"Is it a right or a duty in society to take care of their infant members in opposition to the will of the parent? How far does this right and duty extend? --to guard the life of the infant, his property, his instruction, his morals? The Roman father was supreme in all these: we draw a line, but where? --public sentiment does not seem to have traced it precisely... It is better to tolerate the rare instance of a parent refusing to let his child be educated, than to shock the common feelings and ideas by the forcible asportation and education of the infant against the will of the father... What is proposed... is to remove the objection of expense, by offering education gratis, and to strengthen parental excitement by the disfranchisement of his child while uneducated. Society has certainly a right to disavow him whom they offer, and are permitted to qualify for the duties of a citizen. If we do not force instruction, let us at least strengthen the motives to receive it when offered."
by:
Thomas Jefferson
(1743-1826), US Founding Father, drafted the Declaration of Independence, 3rd US President
Source:
Note to Elementary School Act, 1817
The Writings of Thomas Jefferson, Memorial Edition 17:423 (Lipscomb and Bergh, editors), 1903-04
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Reader comments about this quote:
While I don't quite agree with the sentiment that we should allow children to go uneducated, it is interesting to note (and thus the high rating) that Jefferson has outlined nothing less than a right to choice here... that the parent (or by extention potential parent) has a right to choice over the handling of the child (or proto-child). To quote the Guiness brothers: Brilliant!
 -- Anonymous, Reston, VA US     
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    'force' is th optimum word here, the founders' constitution was to be the foundation of a non-compelled compliant soceity of individuals.
     -- Anonymous     
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    As the Puritan Divine,Thomas Manton, in his Westminster Epistle, expresses it:

    " A family is the seminary of Church and State."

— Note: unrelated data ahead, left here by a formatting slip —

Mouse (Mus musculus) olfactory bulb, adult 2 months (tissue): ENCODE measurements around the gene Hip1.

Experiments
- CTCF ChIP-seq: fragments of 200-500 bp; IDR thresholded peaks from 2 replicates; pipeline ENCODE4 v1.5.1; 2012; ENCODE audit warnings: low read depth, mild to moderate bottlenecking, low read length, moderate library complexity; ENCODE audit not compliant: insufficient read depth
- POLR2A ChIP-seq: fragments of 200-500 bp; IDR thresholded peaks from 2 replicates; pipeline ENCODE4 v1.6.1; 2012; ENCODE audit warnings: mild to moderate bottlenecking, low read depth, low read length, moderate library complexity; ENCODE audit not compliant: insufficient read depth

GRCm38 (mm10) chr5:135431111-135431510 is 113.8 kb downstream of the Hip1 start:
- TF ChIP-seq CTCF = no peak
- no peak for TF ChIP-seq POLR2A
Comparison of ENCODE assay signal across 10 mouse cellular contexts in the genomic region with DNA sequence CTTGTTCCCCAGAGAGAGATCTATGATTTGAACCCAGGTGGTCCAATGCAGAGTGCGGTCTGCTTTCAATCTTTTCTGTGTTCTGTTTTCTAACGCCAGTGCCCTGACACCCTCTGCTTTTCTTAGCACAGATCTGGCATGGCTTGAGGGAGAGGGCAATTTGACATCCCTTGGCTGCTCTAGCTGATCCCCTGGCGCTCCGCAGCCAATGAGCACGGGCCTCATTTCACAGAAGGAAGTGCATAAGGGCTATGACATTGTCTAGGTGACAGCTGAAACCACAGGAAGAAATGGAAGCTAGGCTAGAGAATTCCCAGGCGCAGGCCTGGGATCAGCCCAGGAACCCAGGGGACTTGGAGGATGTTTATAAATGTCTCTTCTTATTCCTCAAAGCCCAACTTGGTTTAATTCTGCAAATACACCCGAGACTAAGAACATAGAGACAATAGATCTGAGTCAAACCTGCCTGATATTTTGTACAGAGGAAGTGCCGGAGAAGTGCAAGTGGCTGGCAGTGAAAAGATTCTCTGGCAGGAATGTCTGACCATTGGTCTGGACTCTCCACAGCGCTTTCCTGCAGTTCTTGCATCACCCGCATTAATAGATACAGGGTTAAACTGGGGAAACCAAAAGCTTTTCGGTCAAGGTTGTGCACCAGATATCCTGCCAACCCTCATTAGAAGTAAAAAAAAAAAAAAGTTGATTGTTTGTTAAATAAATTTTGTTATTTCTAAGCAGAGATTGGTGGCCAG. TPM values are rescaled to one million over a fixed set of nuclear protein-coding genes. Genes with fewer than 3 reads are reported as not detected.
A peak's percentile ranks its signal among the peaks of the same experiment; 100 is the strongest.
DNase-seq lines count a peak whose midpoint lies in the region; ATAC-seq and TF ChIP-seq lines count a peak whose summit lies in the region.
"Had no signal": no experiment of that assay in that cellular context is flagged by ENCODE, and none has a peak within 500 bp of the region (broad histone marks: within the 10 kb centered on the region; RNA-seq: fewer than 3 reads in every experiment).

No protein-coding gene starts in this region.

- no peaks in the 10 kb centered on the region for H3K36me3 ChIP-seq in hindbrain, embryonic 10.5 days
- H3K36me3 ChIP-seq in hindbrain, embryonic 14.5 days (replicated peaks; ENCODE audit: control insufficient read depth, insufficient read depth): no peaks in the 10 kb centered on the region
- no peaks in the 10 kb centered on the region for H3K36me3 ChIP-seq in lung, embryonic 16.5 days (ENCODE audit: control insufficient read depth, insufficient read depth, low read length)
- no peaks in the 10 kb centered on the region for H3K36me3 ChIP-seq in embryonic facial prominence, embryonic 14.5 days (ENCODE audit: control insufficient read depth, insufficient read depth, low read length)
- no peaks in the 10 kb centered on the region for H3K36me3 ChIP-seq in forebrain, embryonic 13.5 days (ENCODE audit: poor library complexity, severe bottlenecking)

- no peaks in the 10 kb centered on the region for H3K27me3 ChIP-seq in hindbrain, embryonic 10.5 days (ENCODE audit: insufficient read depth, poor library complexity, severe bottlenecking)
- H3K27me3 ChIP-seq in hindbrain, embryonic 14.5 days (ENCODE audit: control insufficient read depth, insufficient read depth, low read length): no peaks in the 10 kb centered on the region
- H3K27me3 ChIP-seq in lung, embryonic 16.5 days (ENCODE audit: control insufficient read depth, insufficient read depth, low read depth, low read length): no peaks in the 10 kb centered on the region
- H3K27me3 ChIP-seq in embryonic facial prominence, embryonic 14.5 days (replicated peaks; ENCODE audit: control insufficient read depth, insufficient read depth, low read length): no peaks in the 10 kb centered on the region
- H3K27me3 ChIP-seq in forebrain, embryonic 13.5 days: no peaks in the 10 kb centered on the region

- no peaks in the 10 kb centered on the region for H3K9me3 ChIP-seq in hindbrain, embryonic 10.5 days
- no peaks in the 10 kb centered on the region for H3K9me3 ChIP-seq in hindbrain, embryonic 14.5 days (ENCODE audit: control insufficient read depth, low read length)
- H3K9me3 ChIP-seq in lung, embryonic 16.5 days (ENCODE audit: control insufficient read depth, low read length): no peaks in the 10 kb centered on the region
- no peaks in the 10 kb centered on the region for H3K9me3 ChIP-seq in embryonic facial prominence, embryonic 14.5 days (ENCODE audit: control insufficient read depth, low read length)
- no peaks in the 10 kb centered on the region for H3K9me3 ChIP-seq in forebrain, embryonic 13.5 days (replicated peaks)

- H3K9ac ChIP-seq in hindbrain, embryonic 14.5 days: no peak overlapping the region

Ultimately, it is the signal, solemn, obligation of the parents of a child to sedulously cultivate his or her character and native faculties, in the midst of their maximizing his or her salutary educational opportunities.
     -- Patrick Henry, Red Hill     
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    By the time Jefferson had written this, political thought and implementation had changed greatly from that which inspired a separation of political hegemony and creation of a new nation. The 40 or so years since the nobility of the individual sovereign at Hebraic natural law's common law was well with in the swings of influence of the Fabian and other socialists as well as individual centers of wealth buying power and sway. Jefferson’s use of language had also changed to meet the current political mentality. By way of example, the use of "society". Originally, "society" was a representation of single persons acting as individuals united – as is averse to an exclusive whole. The individual was the sole possessor of rights while the united body only had a duty to display such united rights. Anonymous above (not from Reston) said well concerning law's application. In all matters, even education of a child, it was the individual that maintained sovereign right, authority and duty. Such sentiment of a governmental hegemony continued to change as exposed and witnessed by multiple Western States - they were refused entrance into the United States until they accepted the compelled compliance of a federally mandated school system. (The difference between right and duty is an entire subject matter discussion that is incapable of adequately being had here in this limited format.)
     -- Mike, Norwalk     
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     -- Ronw13, Oregon      
    Jefferson asks some profound questions -- still relevant today. I'm not sure what Jefferson means by "permitted to qualify for the duties of a citizen." I'd like Jefferson to expand on that. ;-)

    I've always thought that at graduation I should sign the Declaration of Independence, to make it MY declaration. To become a naturalized citizen of the UK, one swears allegiance to the Queen, to become a naturalized US citizen, one swears to uphold the Constitution, but native born citizens don't ever have to make those declarations.

    What good is democracy if the people are not committed to the principles of Liberty? What is to prevent the misguided masses into voting away the rights of everyone in their attempt to steal from the wealthy? Unfortunately, today, government 'public' school curriculum teaches dependence and subservience, preparing students for either white collar or blue collar careers -- superiors and inferiors, dominants and subservients, rulers and the ruled.
     -- E Archer, NYC     
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